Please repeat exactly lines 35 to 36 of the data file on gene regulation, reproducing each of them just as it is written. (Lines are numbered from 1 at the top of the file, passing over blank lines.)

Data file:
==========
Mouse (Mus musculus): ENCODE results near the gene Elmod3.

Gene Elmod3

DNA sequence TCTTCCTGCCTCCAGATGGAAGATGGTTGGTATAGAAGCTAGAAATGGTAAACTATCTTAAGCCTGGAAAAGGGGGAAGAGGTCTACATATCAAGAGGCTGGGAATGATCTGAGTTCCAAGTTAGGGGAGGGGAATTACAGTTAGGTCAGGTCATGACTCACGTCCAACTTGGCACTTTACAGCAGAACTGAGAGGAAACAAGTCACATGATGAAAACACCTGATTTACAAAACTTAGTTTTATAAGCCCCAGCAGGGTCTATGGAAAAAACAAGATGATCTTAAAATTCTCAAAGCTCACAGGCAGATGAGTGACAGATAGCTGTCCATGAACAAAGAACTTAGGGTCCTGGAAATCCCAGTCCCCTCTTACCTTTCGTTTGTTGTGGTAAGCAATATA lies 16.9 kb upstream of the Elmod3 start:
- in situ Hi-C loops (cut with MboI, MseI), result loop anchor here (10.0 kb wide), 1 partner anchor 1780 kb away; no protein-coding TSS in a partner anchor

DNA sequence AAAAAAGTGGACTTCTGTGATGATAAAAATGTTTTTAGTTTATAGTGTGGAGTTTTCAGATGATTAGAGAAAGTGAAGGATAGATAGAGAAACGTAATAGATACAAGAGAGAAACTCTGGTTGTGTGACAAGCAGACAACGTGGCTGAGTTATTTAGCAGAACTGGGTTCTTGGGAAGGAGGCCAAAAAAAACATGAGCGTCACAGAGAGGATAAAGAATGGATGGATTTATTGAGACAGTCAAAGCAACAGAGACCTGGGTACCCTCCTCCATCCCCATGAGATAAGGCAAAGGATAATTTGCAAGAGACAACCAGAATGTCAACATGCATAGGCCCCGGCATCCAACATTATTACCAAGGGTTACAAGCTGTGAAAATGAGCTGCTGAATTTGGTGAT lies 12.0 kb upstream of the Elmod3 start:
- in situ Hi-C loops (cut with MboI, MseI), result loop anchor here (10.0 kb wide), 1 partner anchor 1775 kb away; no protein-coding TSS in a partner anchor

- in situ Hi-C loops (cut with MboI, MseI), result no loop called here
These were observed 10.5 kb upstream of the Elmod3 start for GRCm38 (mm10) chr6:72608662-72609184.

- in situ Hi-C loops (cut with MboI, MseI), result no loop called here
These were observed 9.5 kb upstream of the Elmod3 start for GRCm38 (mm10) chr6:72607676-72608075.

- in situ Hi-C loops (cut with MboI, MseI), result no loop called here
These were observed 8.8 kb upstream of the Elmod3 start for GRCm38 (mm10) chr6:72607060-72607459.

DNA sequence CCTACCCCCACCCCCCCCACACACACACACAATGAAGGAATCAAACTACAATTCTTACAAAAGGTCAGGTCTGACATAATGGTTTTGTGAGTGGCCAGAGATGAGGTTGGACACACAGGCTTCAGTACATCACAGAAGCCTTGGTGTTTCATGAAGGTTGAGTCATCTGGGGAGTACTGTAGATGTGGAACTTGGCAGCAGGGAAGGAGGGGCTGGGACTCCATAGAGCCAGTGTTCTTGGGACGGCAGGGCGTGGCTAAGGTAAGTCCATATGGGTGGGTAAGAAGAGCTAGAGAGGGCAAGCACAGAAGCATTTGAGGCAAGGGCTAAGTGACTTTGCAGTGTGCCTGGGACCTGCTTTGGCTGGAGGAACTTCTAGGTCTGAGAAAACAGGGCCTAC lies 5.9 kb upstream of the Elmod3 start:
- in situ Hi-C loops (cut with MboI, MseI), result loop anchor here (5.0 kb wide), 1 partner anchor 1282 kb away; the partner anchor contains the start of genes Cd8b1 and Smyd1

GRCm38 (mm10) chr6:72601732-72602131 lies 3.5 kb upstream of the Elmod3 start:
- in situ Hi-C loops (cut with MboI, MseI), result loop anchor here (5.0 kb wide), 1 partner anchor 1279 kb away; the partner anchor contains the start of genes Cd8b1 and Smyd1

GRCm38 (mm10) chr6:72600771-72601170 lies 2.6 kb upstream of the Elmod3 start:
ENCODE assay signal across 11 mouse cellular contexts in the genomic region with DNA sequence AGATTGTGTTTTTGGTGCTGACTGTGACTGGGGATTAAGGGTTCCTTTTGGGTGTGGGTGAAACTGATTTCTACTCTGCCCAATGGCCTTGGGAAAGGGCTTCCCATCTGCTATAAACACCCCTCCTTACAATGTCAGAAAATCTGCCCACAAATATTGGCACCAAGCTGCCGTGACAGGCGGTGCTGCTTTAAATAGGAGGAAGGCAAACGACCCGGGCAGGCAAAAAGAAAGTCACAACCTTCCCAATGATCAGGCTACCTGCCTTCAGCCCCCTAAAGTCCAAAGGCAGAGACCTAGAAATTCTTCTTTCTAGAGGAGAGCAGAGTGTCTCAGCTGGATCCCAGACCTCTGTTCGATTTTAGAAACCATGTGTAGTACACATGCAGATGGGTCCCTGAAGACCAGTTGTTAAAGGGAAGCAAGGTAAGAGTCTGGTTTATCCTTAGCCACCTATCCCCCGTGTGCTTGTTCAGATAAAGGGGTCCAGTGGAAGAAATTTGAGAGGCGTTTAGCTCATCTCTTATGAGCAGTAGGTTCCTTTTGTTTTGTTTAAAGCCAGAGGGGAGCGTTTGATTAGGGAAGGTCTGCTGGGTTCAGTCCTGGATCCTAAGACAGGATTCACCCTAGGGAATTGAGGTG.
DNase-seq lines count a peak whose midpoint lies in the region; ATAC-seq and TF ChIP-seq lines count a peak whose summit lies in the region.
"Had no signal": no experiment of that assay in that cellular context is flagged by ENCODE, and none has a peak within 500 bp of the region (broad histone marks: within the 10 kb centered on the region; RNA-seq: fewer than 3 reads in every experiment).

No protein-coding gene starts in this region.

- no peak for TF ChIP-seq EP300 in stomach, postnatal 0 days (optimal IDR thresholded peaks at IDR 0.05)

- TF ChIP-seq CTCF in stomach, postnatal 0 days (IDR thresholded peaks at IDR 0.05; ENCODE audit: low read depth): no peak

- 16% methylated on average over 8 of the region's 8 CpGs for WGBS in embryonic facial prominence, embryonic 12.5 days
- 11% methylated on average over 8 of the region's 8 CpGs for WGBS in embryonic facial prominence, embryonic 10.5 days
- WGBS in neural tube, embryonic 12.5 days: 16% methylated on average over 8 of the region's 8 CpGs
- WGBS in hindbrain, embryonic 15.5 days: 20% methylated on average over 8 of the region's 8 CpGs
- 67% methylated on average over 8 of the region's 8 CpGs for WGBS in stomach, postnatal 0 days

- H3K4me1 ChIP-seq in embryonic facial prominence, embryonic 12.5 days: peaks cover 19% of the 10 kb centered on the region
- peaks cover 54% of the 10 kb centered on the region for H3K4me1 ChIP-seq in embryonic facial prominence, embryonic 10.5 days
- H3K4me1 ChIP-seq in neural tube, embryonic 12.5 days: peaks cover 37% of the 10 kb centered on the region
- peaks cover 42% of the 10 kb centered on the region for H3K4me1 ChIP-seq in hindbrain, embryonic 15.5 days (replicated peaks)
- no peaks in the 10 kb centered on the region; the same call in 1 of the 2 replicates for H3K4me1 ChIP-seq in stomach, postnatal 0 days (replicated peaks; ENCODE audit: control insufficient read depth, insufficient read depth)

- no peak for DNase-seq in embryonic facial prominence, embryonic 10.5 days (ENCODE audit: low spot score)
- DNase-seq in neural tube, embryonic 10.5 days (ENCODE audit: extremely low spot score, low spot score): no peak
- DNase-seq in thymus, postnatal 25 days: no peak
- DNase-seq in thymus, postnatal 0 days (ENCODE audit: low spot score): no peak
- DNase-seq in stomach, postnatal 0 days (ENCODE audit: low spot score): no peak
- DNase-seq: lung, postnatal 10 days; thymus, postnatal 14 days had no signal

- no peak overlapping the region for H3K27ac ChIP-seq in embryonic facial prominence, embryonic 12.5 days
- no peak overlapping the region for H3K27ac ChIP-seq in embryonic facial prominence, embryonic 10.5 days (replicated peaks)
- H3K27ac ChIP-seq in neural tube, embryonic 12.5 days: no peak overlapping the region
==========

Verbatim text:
- DNase-seq in neural tube, embryonic 10.5 days (ENCODE audit: extremely low spot score, low spot score): no peak
- DNase-seq in thymus, postnatal 25 days: no peak